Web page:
HECS debt has grown, so here’s how it affects home loans

The federal government’s Higher Education Loans Program (HELP), which you probably know as HECS debt, has grown so much over the years that it now affects people’s eligibility for home loans. As if grabbing a house didn’t already seem impossible.

According to Guardian Australia, 72% of people with HELP or HECS debt owe the federal government more than $20,000, which is a huge jump from previous years. In 2005, only 47.51% of people owed more than $20,000. According to the ATO, the number of people who owe more than $50,000 in HECS or HELP debt has also increased.

There are many reasons debts are on the rise: rising college prices, changes in repayment requirements and, of course, inflation – just like all the other cost-of-living dramas. Debts rose 3.9% in June alone, according to Guardian Australia.

Obviously, it sucks to be in debt. It sucks even more to be in debt of tens of thousands of dollars, which is growing at a faster rate than you can afford. Mostly because the government has reduced repayment requirements over the years, which means you may have to start paying off your HECS debt on a pretty meager salary (currently it’s $48,361), which doesn’t doesn’t really help you save money.

But now, due to the scale of many HELP debts, people are also finding that it is affecting their (already shaky) chances of buying a home.

“It’s more of a liability than before,” Mortgage Choice said. David Thurmond said Guardian Australia.

“I’ve been a broker for about 15 years and when I started HECS debt was quite rare.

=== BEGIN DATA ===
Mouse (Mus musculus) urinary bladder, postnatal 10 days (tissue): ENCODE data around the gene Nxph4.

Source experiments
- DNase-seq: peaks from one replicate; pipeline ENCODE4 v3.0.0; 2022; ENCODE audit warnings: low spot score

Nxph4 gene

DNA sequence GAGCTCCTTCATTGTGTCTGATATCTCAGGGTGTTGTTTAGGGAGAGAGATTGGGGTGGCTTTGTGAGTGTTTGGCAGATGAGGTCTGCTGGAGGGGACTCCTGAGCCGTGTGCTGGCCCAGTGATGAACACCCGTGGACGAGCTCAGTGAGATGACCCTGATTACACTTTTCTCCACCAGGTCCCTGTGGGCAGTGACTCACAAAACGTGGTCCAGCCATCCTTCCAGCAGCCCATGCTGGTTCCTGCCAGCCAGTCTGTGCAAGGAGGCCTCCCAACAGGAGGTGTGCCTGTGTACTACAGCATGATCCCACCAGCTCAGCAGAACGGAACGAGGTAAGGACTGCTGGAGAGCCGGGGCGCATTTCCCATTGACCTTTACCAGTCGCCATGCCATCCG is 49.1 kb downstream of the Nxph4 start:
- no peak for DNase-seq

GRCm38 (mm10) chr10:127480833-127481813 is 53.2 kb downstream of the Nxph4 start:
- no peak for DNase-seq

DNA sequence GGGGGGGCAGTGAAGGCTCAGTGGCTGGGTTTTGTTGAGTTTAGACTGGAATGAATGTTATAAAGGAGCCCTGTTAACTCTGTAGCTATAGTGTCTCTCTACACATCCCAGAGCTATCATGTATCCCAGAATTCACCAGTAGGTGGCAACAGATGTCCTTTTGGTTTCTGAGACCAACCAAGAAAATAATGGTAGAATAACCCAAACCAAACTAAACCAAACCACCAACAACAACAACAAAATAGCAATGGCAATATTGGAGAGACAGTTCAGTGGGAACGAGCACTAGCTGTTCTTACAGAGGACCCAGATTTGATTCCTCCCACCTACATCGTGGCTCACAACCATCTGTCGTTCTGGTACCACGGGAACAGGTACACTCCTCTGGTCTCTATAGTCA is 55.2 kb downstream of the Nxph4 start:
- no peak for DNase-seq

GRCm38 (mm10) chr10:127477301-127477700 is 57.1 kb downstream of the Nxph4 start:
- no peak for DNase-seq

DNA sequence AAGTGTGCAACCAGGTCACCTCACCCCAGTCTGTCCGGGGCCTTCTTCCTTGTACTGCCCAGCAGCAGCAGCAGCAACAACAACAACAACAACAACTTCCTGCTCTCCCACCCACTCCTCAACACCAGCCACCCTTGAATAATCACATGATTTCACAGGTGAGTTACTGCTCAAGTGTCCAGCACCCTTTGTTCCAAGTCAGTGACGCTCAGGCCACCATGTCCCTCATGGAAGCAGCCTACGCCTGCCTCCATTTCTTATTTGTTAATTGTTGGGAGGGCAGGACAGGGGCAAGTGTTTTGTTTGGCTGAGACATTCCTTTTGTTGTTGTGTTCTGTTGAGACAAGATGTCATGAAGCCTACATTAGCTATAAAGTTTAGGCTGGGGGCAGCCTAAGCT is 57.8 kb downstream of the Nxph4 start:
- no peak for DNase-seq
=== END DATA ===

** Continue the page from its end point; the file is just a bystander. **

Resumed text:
“If there was a debt, it was quite small, maybe $5,000 or $10,000. This has increased over the years and we are now seeing average debts of $20,000 to $40,000.

Thurmond said having such a large debt hinders your ability to get a big loan – which you would obviously need if you were trying to mortgage a house.

“The HECS repayment is like a credit card payment or a car loan – it’s a liability that banks have to take into account, so it will decrease your ability to borrow,” he explained.

He said once upon a time, your repayment plan wouldn’t be much of an issue if you opted for a mortgage.

“Refunds were never a problem – if we had them, they were a refund of $20 to $100 a month,” he said.

“But now it’s like a $700 a month refund.”

Fucking yuck.

Thurmond said some people choose to pay off their HELP debt before buying a home so they can get a bigger home loan — but obviously not everyone is in that position.

Who knew that in the year 2022 of our Lord, we would have to choose between going to school or owning a house. Love this for us!

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